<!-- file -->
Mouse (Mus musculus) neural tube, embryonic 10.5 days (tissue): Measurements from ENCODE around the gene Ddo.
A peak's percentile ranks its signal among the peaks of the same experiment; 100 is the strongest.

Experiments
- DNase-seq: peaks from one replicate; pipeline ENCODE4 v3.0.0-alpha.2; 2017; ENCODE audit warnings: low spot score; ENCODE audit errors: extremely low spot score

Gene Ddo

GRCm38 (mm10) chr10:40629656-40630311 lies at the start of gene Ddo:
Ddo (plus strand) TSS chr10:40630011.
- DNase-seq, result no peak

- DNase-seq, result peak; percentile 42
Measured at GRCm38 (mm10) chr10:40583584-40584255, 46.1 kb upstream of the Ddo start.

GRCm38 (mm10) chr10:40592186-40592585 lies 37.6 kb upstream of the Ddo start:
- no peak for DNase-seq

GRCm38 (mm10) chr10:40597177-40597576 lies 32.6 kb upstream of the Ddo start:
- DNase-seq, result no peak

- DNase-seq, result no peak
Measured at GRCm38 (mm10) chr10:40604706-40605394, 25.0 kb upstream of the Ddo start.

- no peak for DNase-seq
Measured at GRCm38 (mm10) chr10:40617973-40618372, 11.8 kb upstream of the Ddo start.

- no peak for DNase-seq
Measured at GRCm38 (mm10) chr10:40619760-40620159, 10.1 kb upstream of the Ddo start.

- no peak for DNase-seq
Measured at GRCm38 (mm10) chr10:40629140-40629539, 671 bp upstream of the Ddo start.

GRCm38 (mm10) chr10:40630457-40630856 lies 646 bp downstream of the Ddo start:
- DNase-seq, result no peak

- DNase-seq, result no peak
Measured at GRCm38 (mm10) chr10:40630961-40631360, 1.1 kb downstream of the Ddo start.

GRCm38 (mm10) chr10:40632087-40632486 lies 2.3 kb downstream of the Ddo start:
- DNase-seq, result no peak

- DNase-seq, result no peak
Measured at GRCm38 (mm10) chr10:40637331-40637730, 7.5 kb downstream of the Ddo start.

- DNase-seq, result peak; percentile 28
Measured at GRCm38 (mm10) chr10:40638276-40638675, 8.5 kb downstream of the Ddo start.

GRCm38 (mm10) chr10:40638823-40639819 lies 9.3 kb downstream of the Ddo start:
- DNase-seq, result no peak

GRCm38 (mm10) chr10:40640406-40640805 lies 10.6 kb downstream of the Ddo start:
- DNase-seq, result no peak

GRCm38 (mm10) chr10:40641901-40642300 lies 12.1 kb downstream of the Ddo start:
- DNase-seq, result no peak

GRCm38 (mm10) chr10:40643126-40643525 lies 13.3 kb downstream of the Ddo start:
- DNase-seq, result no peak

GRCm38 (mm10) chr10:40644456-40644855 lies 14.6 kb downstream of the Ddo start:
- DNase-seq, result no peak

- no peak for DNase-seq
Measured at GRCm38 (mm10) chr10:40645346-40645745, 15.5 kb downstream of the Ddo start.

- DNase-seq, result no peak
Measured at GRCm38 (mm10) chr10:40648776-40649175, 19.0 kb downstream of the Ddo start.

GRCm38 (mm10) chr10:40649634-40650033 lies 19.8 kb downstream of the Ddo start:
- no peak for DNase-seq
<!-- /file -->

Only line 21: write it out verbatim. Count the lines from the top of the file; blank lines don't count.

- no peak for DNase-seq